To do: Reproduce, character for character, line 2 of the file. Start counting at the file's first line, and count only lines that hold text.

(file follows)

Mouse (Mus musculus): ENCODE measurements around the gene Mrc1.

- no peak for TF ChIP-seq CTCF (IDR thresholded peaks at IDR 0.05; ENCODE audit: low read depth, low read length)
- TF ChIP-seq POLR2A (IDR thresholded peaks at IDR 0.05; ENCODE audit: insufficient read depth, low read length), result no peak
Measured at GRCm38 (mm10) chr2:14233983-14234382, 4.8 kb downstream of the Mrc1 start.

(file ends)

- no peak for TF ChIP-seq CTCF (IDR thresholded peaks at IDR 0.05; ENCODE audit: low read depth, low read length)